The 1972 edition of the Journal Estadio de Chile mentioned that the humiliating elimination of Universidad de Chile was attributed to the exhaustion of the team. Estadio mentions that by that time the interest of the La U executives was to take the Chilean champion for an extensive tour to Europe that was extended, on their return, with some more friendly matches in Central America. The Chilean press, highly critical by the 0–6 thrashing in Santiago, labeled Universidad de Chile as a "team of tourists" and even gave them an alluding cartoon.

Group 1[edit]

Team Pld W D L GF GA GD Pts
Argentina San Lorenzo de Almagro 2 1 0 1 5 3 +2 2
Brazil Bahia 2 1 0 1 3 5 −2 2
San Lorenzo de Almagro Argentina3 – 0Brazil Bahia
Rossi Goal
Ruiz Goal
Sanfilippo Goal
Attendance: ≈10,000
Referee: Esteban Marino (Uruguay)

Bahia Brazil3 – 2Argentina San Lorenzo de Almagro
Carlito Goal
Flavio Goal
Marito Goal
GoalGoal Sanfilippo
Attendance: ≈18,000
Referee: Eustasio Catebeke (Paraguay)

Group 2[edit]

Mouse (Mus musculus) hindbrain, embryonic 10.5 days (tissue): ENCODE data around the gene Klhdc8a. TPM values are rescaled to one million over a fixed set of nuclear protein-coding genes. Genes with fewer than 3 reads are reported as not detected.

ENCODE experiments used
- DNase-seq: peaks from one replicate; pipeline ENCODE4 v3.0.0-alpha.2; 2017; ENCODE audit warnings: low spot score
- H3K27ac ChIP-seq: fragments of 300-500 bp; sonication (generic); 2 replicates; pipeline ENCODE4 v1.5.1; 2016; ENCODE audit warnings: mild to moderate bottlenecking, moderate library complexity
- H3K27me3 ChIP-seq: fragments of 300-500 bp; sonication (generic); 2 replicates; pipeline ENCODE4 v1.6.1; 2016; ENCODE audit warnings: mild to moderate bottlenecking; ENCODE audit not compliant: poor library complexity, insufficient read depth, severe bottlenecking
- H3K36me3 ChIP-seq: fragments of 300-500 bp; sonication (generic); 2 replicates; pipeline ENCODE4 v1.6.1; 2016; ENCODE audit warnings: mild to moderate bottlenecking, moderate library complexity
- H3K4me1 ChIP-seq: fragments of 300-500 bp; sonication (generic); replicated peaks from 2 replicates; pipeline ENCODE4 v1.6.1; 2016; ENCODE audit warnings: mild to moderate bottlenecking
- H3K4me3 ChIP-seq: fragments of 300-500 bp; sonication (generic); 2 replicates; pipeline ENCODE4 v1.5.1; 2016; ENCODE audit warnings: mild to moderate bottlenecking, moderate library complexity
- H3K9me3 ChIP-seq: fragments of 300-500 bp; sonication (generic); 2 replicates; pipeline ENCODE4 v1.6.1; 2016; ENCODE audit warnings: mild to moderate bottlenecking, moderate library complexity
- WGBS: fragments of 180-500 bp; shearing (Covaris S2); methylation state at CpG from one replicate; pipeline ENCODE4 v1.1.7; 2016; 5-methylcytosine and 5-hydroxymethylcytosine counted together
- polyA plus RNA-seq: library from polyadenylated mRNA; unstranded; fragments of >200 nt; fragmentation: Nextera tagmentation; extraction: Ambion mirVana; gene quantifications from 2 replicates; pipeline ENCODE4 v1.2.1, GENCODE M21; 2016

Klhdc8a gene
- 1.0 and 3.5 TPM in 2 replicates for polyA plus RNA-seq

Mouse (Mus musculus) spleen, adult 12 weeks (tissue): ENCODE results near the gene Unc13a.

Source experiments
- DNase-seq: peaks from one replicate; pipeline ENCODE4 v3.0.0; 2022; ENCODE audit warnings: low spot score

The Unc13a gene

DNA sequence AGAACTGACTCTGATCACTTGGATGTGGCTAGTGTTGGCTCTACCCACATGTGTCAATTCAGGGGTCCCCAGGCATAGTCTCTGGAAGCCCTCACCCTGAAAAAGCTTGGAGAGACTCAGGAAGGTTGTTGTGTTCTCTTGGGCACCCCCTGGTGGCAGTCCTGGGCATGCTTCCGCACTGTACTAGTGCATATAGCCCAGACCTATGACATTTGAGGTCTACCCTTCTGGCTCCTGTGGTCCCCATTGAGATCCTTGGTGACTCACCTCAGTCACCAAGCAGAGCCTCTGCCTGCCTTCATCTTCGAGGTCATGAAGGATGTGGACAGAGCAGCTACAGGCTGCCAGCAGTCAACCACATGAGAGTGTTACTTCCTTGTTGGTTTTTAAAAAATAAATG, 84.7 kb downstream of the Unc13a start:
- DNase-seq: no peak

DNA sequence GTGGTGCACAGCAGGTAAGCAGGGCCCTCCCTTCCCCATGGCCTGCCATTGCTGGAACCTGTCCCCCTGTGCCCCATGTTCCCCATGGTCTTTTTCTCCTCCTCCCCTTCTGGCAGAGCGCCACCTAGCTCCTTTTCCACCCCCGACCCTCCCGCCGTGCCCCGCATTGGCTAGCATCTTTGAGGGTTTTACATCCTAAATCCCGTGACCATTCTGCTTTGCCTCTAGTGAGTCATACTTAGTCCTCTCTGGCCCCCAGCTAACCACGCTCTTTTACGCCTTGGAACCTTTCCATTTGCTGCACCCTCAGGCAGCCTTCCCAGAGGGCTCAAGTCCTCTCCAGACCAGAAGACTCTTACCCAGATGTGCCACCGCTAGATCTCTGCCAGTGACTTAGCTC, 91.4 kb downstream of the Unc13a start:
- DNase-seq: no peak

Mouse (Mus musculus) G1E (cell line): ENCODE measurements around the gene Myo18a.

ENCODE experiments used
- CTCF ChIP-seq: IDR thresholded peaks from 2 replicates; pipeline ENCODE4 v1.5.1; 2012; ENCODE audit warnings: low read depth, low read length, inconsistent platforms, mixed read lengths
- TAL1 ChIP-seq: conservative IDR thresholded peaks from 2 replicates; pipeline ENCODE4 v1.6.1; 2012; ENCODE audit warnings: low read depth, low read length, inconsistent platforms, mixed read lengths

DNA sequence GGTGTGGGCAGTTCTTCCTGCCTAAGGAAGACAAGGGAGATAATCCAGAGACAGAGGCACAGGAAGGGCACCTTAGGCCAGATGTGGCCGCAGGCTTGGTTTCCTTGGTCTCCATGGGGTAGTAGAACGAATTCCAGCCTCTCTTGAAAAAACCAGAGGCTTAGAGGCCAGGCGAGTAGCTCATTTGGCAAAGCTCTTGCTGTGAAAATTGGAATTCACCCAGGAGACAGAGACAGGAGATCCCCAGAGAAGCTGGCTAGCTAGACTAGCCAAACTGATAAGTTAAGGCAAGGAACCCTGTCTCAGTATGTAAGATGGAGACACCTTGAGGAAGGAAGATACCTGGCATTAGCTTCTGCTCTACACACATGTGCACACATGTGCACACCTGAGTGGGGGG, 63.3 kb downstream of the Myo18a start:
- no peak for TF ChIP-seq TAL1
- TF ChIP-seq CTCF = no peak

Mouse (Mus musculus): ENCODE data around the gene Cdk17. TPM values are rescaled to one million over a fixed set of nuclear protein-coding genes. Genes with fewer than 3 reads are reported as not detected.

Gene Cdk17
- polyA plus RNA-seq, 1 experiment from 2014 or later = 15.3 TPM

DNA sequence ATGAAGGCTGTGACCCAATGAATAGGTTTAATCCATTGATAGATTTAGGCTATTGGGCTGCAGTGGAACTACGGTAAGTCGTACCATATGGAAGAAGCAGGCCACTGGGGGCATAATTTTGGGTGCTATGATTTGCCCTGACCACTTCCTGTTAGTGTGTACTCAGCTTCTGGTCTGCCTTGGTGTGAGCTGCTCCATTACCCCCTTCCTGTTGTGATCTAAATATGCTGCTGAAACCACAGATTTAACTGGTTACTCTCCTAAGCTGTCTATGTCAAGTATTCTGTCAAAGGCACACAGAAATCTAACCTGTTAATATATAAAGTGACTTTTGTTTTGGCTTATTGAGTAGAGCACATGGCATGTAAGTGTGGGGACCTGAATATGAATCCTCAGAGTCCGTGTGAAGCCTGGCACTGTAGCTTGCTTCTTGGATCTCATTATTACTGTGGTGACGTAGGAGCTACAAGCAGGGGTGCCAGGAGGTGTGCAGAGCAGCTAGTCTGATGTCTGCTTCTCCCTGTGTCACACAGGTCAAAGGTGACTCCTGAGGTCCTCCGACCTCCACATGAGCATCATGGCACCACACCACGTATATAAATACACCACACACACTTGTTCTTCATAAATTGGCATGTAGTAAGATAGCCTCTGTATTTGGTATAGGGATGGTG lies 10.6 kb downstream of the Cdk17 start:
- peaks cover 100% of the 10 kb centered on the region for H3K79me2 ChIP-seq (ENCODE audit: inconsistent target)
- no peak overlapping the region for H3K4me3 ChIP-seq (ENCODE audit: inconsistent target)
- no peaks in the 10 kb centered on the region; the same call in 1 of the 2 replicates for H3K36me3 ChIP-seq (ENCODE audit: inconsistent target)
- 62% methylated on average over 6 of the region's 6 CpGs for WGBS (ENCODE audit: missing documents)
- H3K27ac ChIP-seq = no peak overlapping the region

Team Pld W D L GF GA GD Pts
Uruguay Peñarol 2 1 1 0 8 2 +6 3
Bolivia Jorge Wilstermann 2 0 1 1 2 8 −6 1
Peñarol Uruguay7 – 1Bolivia Jorge Wilstermann
Borges Goal 13'27'
Spencer Goal 35'58'67'90'
Cubilla Goal 20'
Goal 49' Alcócer
Attendance: ≈35,000
Referee: Carlos Robles (Chile)

Jorge Wilstermann Bolivia1 – 1Uruguay Peñarol
Renán López Goal 55' Goal 43' Cubilla
Attendance: ≈30,000
Referee: José Luis Praddaude (Argentina)

Group 3[edit]

Team Pld W D L GF GA GD Pts
Colombia Millonarios 2 2 0 0 7 0 +7 4
Chile Universidad de Chile 2 0 0 2 0 7 −7 0
Universidad de Chile Chile0 – 6Colombia Millonarios
Pizarro Goal 4'82'
Klinger Goal 14'68'
Micheli Goal 54'
Larraz Goal 71'
Attendance: ≈18,000
Referee: Juan Carlos Armental (Uruguay)

Millonarios Colombia1 – 0Chile Universidad de Chile
Micheli Goal
Attendance: ≈25,000
Referee: Juan Carlos Armental (Uruguay)


All matches from this stage of the competition onwards resulted in draws except for two. Both semi-final matches of semifinal group A finished in a draw and thus it went into a play-off on a neutral venue. Chile was designated as the venue in which a tie-breaking playoff would be contested in case there was a tie on points. However, the 1960 Valdivia earthquake forced a change of location; Peñarol didn't accept the playoff to be held in Asunción. San Lorenzo, however, allowed the play-off to be held in the home ground of Peñarol in exchange for $100.000. José Sanfilippo later recalled: